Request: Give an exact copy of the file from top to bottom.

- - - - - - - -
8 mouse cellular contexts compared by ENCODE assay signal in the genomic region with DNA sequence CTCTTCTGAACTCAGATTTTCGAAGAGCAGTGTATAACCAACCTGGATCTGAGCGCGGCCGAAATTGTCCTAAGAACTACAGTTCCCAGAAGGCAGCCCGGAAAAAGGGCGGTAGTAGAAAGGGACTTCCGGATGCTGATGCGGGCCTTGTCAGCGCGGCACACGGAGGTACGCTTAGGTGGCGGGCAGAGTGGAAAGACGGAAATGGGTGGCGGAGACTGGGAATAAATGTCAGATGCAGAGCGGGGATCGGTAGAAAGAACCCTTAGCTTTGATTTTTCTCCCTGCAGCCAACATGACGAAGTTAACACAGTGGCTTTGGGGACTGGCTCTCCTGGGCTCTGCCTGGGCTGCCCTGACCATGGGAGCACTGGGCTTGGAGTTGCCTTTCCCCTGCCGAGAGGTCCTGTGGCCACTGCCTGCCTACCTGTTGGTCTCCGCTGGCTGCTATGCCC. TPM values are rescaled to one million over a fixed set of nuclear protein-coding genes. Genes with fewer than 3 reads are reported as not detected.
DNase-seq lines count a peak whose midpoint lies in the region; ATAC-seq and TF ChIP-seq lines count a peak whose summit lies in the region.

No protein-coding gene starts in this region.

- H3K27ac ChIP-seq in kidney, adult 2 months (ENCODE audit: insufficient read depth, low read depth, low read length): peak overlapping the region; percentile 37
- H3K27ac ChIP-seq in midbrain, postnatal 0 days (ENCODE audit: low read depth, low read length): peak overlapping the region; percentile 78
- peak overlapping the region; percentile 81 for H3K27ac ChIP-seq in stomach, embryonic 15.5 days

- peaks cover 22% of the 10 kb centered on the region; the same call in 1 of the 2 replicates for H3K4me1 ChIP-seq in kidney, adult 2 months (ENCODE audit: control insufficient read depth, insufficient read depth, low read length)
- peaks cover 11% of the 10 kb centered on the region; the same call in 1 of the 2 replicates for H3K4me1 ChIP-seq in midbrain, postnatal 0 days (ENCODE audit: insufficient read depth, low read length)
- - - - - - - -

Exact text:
8 mouse cellular contexts compared by ENCODE assay signal in the genomic region with DNA sequence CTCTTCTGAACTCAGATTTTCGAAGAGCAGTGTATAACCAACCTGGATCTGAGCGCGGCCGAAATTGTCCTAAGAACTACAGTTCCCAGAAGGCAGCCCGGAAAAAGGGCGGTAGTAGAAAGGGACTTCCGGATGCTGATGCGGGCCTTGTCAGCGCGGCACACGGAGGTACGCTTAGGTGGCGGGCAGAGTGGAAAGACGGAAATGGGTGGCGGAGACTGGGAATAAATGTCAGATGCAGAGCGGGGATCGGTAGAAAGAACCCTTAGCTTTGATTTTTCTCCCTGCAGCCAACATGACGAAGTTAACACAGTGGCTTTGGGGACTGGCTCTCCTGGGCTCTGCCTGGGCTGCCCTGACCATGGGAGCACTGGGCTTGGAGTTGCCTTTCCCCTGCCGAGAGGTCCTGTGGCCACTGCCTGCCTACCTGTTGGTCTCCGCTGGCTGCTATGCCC. TPM values are rescaled to one million over a fixed set of nuclear protein-coding genes. Genes with fewer than 3 reads are reported as not detected.
DNase-seq lines count a peak whose midpoint lies in the region; ATAC-seq and TF ChIP-seq lines count a peak whose summit lies in the region.

No protein-coding gene starts in this region.

- H3K27ac ChIP-seq in kidney, adult 2 months (ENCODE audit: insufficient read depth, low read depth, low read length): peak overlapping the region; percentile 37
- H3K27ac ChIP-seq in midbrain, postnatal 0 days (ENCODE audit: low read depth, low read length): peak overlapping the region; percentile 78
- peak overlapping the region; percentile 81 for H3K27ac ChIP-seq in stomach, embryonic 15.5 days

- peaks cover 22% of the 10 kb centered on the region; the same call in 1 of the 2 replicates for H3K4me1 ChIP-seq in kidney, adult 2 months (ENCODE audit: control insufficient read depth, insufficient read depth, low read length)
- peaks cover 11% of the 10 kb centered on the region; the same call in 1 of the 2 replicates for H3K4me1 ChIP-seq in midbrain, postnatal 0 days (ENCODE audit: insufficient read depth, low read length)